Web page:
“Not everyone can come out into the sunlight,” said Deiby Aju, referring to the double standard that exists, influenced by strong family, religious and social pressures. Aju is a homosexual who lives in Nicoya and related that he is happy for having respected himself, his personality and openly declaring himself homosexual, although it wasn’t at all easy.
The perspective of homosexuality in the communities of Nicoya and Nosara are permeated by religious beliefs and social rules of what “is accepted and what is not” and consequently make the discrimination of homosexuality invisible in the area.
Overall, the opinions collected among neighbors of these two locations about their perception of homosexuality indicated that they don’t agree with it for religious reasons. Some indicated that if their children had an unconventional sexual preference, they would accept them, but on the contrary, others indicated that they would reject them.
There aren’t any studies that typify or quantify the homosexual population of Costa Rica but during a mapping conducted in 2007 by the Center of Investigation and Promotion of Human Rights for Central America (Cipacdh) in socializing centers for the bisexual, gay, lesbian and transgender population, they tabulated that in the meeting places for this population living in the greater metropolitan area, there is a regular attendance of 7000 gay men in a single day.
For Aju, living the process of the assimilation of his sexual inclination by his family and classmates was very difficult. He suffered a very marked rejection from his father, “who represents the typical role of the manly womanizer,” and his high school classmates would even leave when he arrived because of this belief that “this could be contagious,” the 19-year-old youth recalled.
Aju realized that he had homosexual inclinations in school. He said he was always very feminine. When he gave the news of his homosexuality to his family, his uncles reacted by not speaking to him for a while. He even received criticisms like, “Aren’t you ashamed to walk around dressed this way?” This period of “acceptance” in his family environment took between four and five years.
Aju concluded that “you can’t change people’s perception, but you should generate an environment of respect.” Adding to this, he thinks there is a greater rejection of more effeminate homosexuals.
Currently, Aju works as a stylist and studies psychology, with the desire of understanding people and he indicated that he is very interested in focusing on collaborating with the theme of lesbian, gay, bisexual and transgender (LGBT) movements.
For his part, Jordan Baltodano, from Corralillo of Nicoya, a homosexual of 18 years of age, had strong family pressure to bring home a girlfriend, so he went out with four women before completely accepting his real sexual inclination.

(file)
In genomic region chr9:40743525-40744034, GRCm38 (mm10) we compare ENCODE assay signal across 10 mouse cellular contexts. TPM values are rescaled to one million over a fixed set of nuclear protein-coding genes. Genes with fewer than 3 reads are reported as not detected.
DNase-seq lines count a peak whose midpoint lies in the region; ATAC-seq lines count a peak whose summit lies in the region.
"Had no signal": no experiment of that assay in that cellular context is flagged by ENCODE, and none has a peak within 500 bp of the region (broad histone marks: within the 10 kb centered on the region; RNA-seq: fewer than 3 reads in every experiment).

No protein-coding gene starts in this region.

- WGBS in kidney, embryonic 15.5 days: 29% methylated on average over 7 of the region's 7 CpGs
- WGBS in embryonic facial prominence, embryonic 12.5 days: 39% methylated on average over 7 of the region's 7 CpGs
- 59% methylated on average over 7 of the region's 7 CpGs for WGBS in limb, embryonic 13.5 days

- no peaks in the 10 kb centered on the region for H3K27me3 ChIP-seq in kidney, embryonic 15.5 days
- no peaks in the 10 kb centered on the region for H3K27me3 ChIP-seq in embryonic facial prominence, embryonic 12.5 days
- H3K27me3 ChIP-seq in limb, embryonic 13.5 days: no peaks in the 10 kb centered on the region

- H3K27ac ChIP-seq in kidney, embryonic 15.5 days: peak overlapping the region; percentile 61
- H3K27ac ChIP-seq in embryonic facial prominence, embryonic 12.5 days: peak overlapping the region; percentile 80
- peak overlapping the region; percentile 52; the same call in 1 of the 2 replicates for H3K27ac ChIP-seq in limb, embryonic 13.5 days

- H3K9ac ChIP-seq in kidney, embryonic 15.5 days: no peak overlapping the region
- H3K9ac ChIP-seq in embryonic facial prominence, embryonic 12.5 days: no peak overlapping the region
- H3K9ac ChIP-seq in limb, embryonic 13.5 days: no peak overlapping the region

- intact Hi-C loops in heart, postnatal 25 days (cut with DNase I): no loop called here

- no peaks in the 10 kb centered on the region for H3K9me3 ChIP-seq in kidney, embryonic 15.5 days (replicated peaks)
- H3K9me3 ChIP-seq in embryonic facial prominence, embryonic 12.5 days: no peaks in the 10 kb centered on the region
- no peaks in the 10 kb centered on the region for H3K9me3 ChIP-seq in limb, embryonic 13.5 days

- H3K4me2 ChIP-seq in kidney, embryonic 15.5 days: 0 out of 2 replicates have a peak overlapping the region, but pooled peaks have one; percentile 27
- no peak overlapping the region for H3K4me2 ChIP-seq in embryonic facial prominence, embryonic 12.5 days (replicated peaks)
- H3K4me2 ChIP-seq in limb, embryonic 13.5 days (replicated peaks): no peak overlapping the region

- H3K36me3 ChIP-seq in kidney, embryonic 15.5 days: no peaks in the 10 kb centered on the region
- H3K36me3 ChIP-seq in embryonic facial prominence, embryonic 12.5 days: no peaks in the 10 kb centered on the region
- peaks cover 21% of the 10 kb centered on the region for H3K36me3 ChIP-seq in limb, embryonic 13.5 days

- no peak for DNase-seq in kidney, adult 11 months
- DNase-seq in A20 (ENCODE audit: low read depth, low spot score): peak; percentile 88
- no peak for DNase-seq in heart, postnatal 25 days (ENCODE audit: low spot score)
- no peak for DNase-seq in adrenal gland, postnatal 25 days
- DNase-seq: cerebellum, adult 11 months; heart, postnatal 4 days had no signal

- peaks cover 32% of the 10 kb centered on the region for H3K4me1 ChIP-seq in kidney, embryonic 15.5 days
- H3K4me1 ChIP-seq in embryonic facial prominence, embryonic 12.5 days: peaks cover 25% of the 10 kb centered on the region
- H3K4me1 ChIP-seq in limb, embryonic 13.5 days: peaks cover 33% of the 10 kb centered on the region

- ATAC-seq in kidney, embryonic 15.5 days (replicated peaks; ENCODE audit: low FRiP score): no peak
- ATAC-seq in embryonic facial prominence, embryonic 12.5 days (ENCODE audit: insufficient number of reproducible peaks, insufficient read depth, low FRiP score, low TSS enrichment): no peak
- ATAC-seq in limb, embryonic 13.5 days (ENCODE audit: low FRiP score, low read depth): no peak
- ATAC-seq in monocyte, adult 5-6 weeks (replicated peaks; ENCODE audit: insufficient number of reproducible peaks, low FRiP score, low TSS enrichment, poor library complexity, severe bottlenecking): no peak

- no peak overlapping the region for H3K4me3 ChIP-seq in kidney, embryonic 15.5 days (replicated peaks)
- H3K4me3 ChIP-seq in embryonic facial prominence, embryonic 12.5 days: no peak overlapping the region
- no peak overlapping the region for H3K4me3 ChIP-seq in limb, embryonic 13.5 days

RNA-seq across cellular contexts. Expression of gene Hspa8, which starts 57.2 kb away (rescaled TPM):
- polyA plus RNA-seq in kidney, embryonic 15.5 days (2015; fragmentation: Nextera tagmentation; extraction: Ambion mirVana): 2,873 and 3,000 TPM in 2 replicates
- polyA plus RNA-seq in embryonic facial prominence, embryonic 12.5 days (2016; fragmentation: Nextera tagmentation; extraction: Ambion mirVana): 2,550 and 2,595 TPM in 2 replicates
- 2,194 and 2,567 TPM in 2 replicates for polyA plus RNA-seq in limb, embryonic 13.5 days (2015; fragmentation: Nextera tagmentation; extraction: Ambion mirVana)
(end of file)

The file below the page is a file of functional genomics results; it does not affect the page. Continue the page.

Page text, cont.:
Regarding his personal story, Baltodano at age 12 felt different from others and from conventional sexual preferences, but it wasn’t until he was 15 that he completely accepted his homosexuality.
His mother found out about his homosexuality in the middle of an argument with her son, and her reaction was to not speak to him for three days.
The mother, after getting the news, acted with indifference, fear and insecurity and restricted when he could go out but as time passed her attitude changed and now she supports him. His mother doesn’t agree with his homosexuality but she respects it and never asked him to try to change, expressed Baltodano.
It was a different case with his sisters, as girls and adolescents, who accepted their brother’s inclination from the beginning, an indicator of a more tolerant perception open to diversity in the younger generations.
For Baltodano, the process of assimilation of his preference has been complicated. On one occasion he tried to commit suicide by overdosing on pills, and at times he wants to change, to not accept his homosexuality.
The social pressure causes homosexuals to feel totally excluded. “You get to feel like a bug due to the constant comments and looks; it’s a daily struggle that tires you out,” emphasized Aju.
Does Gay Love Exist?
Regarding the existence of gay love, both Aju and Baltodano consider homosexual relationships to be more promiscuous. They are motivated primarily by the sexual desire and later by sentiments. They link it to human nature, which is more inclined to the fleshly.
In contrast with this previous affirmation, an anonymously-interviewed lesbian woman in her 40s who lives in a coastal town in the Canton of Nicoya, whom we will call Judy, affirmed that gay love is real, that she has been and is in love in this moment.
The Concept of Life Based on Religion
Referring to the theme of religion, Aju and Baltodano feel like sinners, influenced by their upbringing based on beliefs that God punishes homosexuality and on ideas of the collective social image of what is “accepted” in sexual preferences.
Regarding his religious experience, Aju attended a church and didn’t return because of indirect remarks of rejection and discrimination by the pastor. Nonetheless, he affirms that he believes in God and this gives him a sense of living in sin.
For his part, Baltodano is evangelical and decided not to return to the church because he questions why God permitted him to be this way.
Judy made reference to the persecution of insults and harassment she lived on behalf of a religious group that her mother attended after the family found out that she was a lesbian.
For Nosara’s Catholic priest, Juan Galindo, homosexuality is a sickness with psychological and social causes that principally affects men at young ages.